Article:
Calypso / Sound and Vision,
Fantastic 4 Cracking Group,
Alpha Flight 1970
Added on January 10th, 2004 (6257 views)
Tell us something about yourself.
My real name is Terry. I was born 30 years ago in Arnhem/Holland where I still live only now together with my girlfriend Manuela. I've been working as an electric motor engineer for the past eight years. Concerning computing, I'm not doing anything fancy these days. Just a game once a while, surf the net, and that's it basically. Besides that I teach a martial art called Shaolin Kempo. I have a small Kempo school of my own.
What handle(s) did you use and how did you come up with it/them?
Through the years I had a few handles, but I can't remember the all. A few that come up are: Crazysoft (like in those days, everyone had a handle ending with 'soft' ;-)), EAS (Extacy Art System) and then Calypso, which I used over the biggest part in my scene career. The name was taken from the French Sea-explorer Jacques Cousteau ship with the same name.
What group(s) were you in?
There were several, but I can't recall them all and in correct order, but here's the list: Sound And Vision, Eternal (built by ex-members of SAV), F4CG, Crystal, Topaz Beerline, Amnesia and Alpha Flight 1970.
What roles have you fulfilled?
My main task, as most know, was mega swapper. At the top I was swapping with over 325 people worldwide. Besides that I did some intro coding, cracking, logo painting and NTSC fixing. Oh, and I was a guest editor for the Gamer's Guide, a task to be proud of really!
How long were you active for?
Pff... Those years... What were they!? I really can't recall. But they sure were the best ever!
Tell us about those years and how you got into the scene in the first place.
Starting was hard in those days I think. You needed to bring something special to the scene to get accepted. I used to be in a small unknown group with some local friends. One day I went to a copy-party in Nijmegen, a city nearby. There I met Wizvis (later Prophecy/Amnesia) and we started talking and came to the conclusion that he was in need of a graphic artist for his crew Sound and Vision. I did some test graphics for the group, and I got accepted in the crew. So after I did some graphics, and Wizvis coded some intros, I started contacting people. Not much replies at first, but later on some people actually did send back! Wow! Later I met many people at the well known Venlo meetings and so the ball started rolling.
Describe a typical day for you in front of the computer.
Very different. In the beginning I spent a lot of time painting and later on the swapping part obviously took over. I used to reply the same day, so that took the biggest part of the daily C64 activities. Still, I always managed to find some time to do some cracking, fixing or whatever. I suppose I spent way too much time behind the C64 every day, but I would do it the exact same way again if I could do it all over again!
Did you personally invent any special techniques or tools to make things easier for you?
Not that I can remember.
When you look at what you did back then, what are you most proud of?
Keeping a true and close friendship with many people worldwide. Some close friends these days come from the C64 scene. Activity wise: that I managed to be active in many parts of the scene, being it swapping, cracking, painting etc.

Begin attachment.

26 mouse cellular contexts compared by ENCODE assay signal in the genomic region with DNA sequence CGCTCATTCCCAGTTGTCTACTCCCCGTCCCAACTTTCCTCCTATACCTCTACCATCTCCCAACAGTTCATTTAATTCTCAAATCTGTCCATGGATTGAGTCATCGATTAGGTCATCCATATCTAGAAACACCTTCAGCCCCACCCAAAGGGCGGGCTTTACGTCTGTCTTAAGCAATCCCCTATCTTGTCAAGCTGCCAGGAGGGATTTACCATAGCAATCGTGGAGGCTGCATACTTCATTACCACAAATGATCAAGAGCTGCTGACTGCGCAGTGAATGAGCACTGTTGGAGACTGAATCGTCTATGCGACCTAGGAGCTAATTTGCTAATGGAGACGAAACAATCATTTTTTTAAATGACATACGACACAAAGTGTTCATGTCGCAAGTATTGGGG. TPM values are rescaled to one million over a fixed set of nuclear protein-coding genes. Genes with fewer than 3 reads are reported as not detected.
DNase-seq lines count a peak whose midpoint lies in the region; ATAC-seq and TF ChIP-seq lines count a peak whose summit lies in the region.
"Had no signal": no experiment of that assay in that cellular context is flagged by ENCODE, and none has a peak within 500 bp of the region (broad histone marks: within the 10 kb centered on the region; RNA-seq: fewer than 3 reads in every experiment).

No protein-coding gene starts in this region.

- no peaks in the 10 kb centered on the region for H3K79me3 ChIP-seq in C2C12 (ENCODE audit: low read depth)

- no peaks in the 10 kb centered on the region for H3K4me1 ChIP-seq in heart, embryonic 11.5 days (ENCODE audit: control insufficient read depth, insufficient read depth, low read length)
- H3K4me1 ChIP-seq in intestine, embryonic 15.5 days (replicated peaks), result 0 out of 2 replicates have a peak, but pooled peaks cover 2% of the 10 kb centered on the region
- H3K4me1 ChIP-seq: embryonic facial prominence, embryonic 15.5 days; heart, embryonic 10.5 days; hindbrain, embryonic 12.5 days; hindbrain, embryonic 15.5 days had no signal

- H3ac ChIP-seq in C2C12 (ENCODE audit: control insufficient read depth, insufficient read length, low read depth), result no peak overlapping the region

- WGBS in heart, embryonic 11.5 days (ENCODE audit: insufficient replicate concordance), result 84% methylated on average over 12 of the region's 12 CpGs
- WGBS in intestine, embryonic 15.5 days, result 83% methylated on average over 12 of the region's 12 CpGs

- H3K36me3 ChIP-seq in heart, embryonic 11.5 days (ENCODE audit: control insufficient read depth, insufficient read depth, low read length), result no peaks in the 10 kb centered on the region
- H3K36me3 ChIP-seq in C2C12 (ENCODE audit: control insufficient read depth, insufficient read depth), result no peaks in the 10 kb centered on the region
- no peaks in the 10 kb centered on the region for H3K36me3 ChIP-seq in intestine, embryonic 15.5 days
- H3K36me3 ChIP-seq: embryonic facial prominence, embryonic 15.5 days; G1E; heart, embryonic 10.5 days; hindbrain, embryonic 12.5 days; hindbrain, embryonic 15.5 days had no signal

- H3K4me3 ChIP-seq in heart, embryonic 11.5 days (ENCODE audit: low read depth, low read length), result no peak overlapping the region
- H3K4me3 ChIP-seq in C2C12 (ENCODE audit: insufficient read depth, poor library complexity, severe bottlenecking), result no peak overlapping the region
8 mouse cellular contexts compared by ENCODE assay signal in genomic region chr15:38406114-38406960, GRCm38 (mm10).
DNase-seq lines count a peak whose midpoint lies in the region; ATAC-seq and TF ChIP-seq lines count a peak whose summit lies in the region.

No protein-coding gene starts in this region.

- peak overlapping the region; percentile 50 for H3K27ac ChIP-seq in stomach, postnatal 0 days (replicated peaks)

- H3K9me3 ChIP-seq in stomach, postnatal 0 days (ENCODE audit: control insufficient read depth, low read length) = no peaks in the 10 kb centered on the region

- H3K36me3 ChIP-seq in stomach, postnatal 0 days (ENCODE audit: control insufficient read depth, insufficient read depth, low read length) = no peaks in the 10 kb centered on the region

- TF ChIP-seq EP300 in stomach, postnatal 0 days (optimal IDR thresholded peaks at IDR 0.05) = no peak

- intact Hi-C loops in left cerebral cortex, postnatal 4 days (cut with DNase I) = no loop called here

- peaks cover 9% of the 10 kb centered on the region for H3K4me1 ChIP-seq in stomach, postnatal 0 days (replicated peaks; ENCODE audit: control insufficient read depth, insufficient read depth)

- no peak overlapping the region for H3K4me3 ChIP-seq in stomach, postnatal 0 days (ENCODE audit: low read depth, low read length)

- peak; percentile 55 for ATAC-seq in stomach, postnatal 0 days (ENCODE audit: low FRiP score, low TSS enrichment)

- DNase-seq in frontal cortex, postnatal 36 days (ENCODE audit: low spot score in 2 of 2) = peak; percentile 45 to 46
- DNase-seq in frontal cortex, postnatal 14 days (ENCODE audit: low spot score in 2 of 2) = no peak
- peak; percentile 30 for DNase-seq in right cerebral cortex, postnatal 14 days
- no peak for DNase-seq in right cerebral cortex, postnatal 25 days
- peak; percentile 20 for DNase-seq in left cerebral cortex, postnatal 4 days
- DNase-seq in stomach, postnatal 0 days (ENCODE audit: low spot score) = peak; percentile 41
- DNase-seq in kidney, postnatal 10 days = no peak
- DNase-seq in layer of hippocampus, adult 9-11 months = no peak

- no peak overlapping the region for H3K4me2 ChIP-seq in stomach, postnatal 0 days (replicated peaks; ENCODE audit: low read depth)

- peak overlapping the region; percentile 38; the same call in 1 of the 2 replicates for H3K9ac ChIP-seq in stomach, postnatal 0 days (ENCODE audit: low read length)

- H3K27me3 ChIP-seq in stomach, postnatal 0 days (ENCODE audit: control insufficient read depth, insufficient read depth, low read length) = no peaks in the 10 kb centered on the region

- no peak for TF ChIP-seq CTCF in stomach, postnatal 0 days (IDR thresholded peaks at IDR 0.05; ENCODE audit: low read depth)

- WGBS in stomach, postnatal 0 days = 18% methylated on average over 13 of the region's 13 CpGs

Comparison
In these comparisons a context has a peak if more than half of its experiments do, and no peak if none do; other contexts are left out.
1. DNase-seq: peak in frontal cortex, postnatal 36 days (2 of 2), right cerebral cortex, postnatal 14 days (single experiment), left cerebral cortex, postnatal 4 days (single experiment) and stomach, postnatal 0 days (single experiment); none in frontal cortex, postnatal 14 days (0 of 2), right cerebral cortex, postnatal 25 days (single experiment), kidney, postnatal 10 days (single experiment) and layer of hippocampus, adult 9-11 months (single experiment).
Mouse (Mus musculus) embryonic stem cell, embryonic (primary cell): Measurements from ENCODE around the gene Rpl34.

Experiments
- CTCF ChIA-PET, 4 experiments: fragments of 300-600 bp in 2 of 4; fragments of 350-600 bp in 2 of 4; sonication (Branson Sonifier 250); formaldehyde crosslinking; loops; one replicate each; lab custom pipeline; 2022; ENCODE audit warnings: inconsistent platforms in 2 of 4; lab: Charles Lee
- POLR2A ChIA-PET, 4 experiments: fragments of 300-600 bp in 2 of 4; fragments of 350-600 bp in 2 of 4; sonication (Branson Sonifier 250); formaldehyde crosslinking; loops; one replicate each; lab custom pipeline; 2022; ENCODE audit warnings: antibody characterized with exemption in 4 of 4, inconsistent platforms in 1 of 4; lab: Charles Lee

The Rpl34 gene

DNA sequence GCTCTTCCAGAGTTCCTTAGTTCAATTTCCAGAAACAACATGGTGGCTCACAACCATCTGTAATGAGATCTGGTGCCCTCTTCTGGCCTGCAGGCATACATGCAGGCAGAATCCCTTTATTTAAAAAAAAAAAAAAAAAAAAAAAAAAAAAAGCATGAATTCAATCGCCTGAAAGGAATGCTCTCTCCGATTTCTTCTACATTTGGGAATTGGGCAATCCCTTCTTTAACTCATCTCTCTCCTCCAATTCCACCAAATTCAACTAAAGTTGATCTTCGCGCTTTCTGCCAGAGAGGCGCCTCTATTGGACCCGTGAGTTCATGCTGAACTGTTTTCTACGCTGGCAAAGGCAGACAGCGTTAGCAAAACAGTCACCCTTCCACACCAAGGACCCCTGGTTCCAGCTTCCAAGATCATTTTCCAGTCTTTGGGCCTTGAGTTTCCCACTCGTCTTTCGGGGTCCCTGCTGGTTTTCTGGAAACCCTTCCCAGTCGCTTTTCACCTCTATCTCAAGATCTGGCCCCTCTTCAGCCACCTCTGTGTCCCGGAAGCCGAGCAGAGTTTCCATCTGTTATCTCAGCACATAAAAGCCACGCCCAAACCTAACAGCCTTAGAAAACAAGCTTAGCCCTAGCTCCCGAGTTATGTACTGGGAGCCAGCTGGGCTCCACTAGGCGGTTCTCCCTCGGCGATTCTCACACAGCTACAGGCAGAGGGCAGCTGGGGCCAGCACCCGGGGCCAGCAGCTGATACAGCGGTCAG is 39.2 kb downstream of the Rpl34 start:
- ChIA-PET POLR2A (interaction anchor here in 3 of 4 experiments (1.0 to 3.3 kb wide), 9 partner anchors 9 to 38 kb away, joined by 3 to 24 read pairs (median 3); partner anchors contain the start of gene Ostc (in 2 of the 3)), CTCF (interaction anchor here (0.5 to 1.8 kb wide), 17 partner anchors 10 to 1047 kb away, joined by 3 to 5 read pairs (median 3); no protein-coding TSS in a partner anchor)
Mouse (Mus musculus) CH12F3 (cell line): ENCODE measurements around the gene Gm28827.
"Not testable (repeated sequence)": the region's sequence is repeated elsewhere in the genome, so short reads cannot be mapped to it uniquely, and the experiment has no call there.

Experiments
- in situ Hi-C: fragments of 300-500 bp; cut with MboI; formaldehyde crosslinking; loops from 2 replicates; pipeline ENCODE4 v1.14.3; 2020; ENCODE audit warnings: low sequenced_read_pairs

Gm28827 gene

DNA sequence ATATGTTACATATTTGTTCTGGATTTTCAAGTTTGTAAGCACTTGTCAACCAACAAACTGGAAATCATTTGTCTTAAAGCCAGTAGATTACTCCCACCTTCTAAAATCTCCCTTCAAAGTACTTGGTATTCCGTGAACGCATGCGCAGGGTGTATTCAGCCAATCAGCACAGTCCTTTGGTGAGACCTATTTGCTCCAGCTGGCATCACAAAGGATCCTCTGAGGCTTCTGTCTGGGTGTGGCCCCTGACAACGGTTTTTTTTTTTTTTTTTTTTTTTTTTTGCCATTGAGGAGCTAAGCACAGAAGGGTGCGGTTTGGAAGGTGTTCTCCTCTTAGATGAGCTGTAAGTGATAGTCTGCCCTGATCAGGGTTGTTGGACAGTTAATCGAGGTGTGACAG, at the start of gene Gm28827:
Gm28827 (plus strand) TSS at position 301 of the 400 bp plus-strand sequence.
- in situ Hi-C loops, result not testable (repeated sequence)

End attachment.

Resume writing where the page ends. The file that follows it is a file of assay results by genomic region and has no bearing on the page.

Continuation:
Who were your heroes on the scene and why?
I never had any real heroes. I did and still have deep respect for many of the sceners that actually were coding a great styled demo, painting great graphics or doing fabulous music. In all these parts, there are true masters to be found among the C64 scene.
What, for you, was the coolest thing ever invented on the C64?
Every new invention was a great one, and made a difference. But if to mention one tool: Turbo Assembler.
Did you go to any copy-parties, meetings or tradeshows?
Yes I did. As mentioned earlier, I was a regular visitor of the Venlo meetings, but I went to The Party in Denmark three times. I was also present at several Silicon Ltd parties.
In your opinion, what was the scene all about?
Having a great time with your friends. Not just on the screen, but also in real life!
What were the particular highlights for you?
Personal parties with the Amnesia gang, the parties in Denmark and getting the first place in the swapper charts for the very first time. Man, that was a blast! ;-) Demo wise there have been too many but I never did like those record breaking demos, with absolutely no style. A demo should look styled, and taken care of, not just that one routine. The perfect example was of course Dutch Breeze by Black Mail.
Any cool stories to share with us?
Pff, too many... We all have our own, but they live inside our minds.
Are you still in contact with any old C64 people today?
Not really, just a few personal friends. Besides them, I occasionally speak to some old sceners on IRC.
When did you get your C64 and do you still have it lying around somewhere?
When I got it is really impossible for me to remember. I've had it nearly as long as I can remember, and yes, I still have it!
Was the C64 really as special as we like to think it was?
We all made it that special. So yes, it was.
When can we expect to see some new C64 output from you? :)
Sorry, but I don't see that happening again.
Do you have a message for your old contacts and/or anyone reading this?
Thanks to everyone out there for giving me a number of great years in the best possible place to be! Greets to all of you out there who used to be in contact with me. Be sure to meet me on the IRC channel #c-64. Cheers!
back to the list of available interviews